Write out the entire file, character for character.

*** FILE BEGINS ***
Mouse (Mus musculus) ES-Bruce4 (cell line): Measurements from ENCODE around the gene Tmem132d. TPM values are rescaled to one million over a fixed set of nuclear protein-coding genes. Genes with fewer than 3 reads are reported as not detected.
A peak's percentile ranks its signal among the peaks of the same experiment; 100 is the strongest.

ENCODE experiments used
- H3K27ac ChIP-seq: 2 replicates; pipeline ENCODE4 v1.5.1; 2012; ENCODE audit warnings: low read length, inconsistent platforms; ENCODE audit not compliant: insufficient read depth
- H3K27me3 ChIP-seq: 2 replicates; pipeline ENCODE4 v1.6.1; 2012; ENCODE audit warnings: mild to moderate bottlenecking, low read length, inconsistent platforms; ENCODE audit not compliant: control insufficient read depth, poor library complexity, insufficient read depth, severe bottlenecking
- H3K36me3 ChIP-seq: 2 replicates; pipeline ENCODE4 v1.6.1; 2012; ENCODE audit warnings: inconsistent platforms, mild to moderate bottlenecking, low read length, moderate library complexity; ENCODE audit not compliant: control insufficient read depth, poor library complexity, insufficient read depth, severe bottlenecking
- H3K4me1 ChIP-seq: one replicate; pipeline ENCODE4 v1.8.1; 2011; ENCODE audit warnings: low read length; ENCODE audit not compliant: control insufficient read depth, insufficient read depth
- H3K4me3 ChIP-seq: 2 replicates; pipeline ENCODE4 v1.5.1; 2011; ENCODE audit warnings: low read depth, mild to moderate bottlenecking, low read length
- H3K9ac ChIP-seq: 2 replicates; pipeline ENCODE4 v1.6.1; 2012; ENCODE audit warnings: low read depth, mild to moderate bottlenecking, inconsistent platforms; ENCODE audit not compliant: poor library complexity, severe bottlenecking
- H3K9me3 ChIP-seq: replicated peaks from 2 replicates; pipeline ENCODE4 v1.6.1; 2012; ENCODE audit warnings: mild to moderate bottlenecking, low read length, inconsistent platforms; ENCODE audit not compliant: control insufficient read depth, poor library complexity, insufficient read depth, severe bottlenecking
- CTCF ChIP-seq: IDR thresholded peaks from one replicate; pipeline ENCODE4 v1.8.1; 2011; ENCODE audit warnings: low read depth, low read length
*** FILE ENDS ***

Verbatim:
Mouse (Mus musculus) ES-Bruce4 (cell line): Measurements from ENCODE around the gene Tmem132d. TPM values are rescaled to one million over a fixed set of nuclear protein-coding genes. Genes with fewer than 3 reads are reported as not detected.
A peak's percentile ranks its signal among the peaks of the same experiment; 100 is the strongest.

ENCODE experiments used
- H3K27ac ChIP-seq: 2 replicates; pipeline ENCODE4 v1.5.1; 2012; ENCODE audit warnings: low read length, inconsistent platforms; ENCODE audit not compliant: insufficient read depth
- H3K27me3 ChIP-seq: 2 replicates; pipeline ENCODE4 v1.6.1; 2012; ENCODE audit warnings: mild to moderate bottlenecking, low read length, inconsistent platforms; ENCODE audit not compliant: control insufficient read depth, poor library complexity, insufficient read depth, severe bottlenecking
- H3K36me3 ChIP-seq: 2 replicates; pipeline ENCODE4 v1.6.1; 2012; ENCODE audit warnings: inconsistent platforms, mild to moderate bottlenecking, low read length, moderate library complexity; ENCODE audit not compliant: control insufficient read depth, poor library complexity, insufficient read depth, severe bottlenecking
- H3K4me1 ChIP-seq: one replicate; pipeline ENCODE4 v1.8.1; 2011; ENCODE audit warnings: low read length; ENCODE audit not compliant: control insufficient read depth, insufficient read depth
- H3K4me3 ChIP-seq: 2 replicates; pipeline ENCODE4 v1.5.1; 2011; ENCODE audit warnings: low read depth, mild to moderate bottlenecking, low read length
- H3K9ac ChIP-seq: 2 replicates; pipeline ENCODE4 v1.6.1; 2012; ENCODE audit warnings: low read depth, mild to moderate bottlenecking, inconsistent platforms; ENCODE audit not compliant: poor library complexity, severe bottlenecking
- H3K9me3 ChIP-seq: replicated peaks from 2 replicates; pipeline ENCODE4 v1.6.1; 2012; ENCODE audit warnings: mild to moderate bottlenecking, low read length, inconsistent platforms; ENCODE audit not compliant: control insufficient read depth, poor library complexity, insufficient read depth, severe bottlenecking
- CTCF ChIP-seq: IDR thresholded peaks from one replicate; pipeline ENCODE4 v1.8.1; 2011; ENCODE audit warnings: low read depth, low read length